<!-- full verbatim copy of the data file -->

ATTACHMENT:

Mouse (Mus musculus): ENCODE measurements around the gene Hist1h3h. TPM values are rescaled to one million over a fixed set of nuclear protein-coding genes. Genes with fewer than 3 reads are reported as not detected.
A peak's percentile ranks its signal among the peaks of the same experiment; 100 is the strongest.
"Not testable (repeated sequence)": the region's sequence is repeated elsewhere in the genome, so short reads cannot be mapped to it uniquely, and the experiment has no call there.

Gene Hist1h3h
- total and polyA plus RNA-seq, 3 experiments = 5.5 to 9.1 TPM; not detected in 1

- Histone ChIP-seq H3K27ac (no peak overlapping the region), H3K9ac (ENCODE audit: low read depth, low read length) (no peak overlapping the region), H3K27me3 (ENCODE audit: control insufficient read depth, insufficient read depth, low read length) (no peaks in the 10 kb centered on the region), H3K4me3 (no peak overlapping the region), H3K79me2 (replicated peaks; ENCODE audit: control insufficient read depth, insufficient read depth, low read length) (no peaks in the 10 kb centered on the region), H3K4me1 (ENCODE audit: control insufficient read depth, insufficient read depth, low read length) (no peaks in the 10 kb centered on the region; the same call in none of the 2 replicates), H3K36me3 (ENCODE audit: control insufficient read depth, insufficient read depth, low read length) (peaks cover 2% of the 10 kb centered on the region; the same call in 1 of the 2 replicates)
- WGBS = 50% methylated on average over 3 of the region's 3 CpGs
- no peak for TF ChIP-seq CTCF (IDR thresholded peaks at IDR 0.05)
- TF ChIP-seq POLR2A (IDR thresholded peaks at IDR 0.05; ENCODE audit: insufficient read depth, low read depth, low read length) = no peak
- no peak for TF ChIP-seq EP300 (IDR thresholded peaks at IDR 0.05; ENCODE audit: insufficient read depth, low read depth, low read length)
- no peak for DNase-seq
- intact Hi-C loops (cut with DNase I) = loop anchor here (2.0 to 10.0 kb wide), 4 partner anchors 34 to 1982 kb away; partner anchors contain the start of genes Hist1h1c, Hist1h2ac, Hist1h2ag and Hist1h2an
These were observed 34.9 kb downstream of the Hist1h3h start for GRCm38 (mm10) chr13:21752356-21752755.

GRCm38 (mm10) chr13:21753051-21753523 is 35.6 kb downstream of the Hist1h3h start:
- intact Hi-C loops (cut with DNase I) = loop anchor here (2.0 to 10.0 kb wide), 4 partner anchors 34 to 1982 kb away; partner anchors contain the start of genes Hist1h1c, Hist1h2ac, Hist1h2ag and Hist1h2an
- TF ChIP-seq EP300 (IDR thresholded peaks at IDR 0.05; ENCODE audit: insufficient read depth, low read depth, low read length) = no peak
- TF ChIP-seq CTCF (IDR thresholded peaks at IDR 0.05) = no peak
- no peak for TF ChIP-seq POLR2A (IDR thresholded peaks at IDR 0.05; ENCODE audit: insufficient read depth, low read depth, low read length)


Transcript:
Mouse (Mus musculus): ENCODE measurements around the gene Hist1h3h. TPM values are rescaled to one million over a fixed set of nuclear protein-coding genes. Genes with fewer than 3 reads are reported as not detected.
A peak's percentile ranks its signal among the peaks of the same experiment; 100 is the strongest.
"Not testable (repeated sequence)": the region's sequence is repeated elsewhere in the genome, so short reads cannot be mapped to it uniquely, and the experiment has no call there.

Gene Hist1h3h
- total and polyA plus RNA-seq, 3 experiments = 5.5 to 9.1 TPM; not detected in 1

- Histone ChIP-seq H3K27ac (no peak overlapping the region), H3K9ac (ENCODE audit: low read depth, low read length) (no peak overlapping the region), H3K27me3 (ENCODE audit: control insufficient read depth, insufficient read depth, low read length) (no peaks in the 10 kb centered on the region), H3K4me3 (no peak overlapping the region), H3K79me2 (replicated peaks; ENCODE audit: control insufficient read depth, insufficient read depth, low read length) (no peaks in the 10 kb centered on the region), H3K4me1 (ENCODE audit: control insufficient read depth, insufficient read depth, low read length) (no peaks in the 10 kb centered on the region; the same call in none of the 2 replicates), H3K36me3 (ENCODE audit: control insufficient read depth, insufficient read depth, low read length) (peaks cover 2% of the 10 kb centered on the region; the same call in 1 of the 2 replicates)
- WGBS = 50% methylated on average over 3 of the region's 3 CpGs
- no peak for TF ChIP-seq CTCF (IDR thresholded peaks at IDR 0.05)
- TF ChIP-seq POLR2A (IDR thresholded peaks at IDR 0.05; ENCODE audit: insufficient read depth, low read depth, low read length) = no peak
- no peak for TF ChIP-seq EP300 (IDR thresholded peaks at IDR 0.05; ENCODE audit: insufficient read depth, low read depth, low read length)
- no peak for DNase-seq
- intact Hi-C loops (cut with DNase I) = loop anchor here (2.0 to 10.0 kb wide), 4 partner anchors 34 to 1982 kb away; partner anchors contain the start of genes Hist1h1c, Hist1h2ac, Hist1h2ag and Hist1h2an
These were observed 34.9 kb downstream of the Hist1h3h start for GRCm38 (mm10) chr13:21752356-21752755.

GRCm38 (mm10) chr13:21753051-21753523 is 35.6 kb downstream of the Hist1h3h start:
- intact Hi-C loops (cut with DNase I) = loop anchor here (2.0 to 10.0 kb wide), 4 partner anchors 34 to 1982 kb away; partner anchors contain the start of genes Hist1h1c, Hist1h2ac, Hist1h2ag and Hist1h2an
- TF ChIP-seq EP300 (IDR thresholded peaks at IDR 0.05; ENCODE audit: insufficient read depth, low read depth, low read length) = no peak
- TF ChIP-seq CTCF (IDR thresholded peaks at IDR 0.05) = no peak
- no peak for TF ChIP-seq POLR2A (IDR thresholded peaks at IDR 0.05; ENCODE audit: insufficient read depth, low read depth, low read length)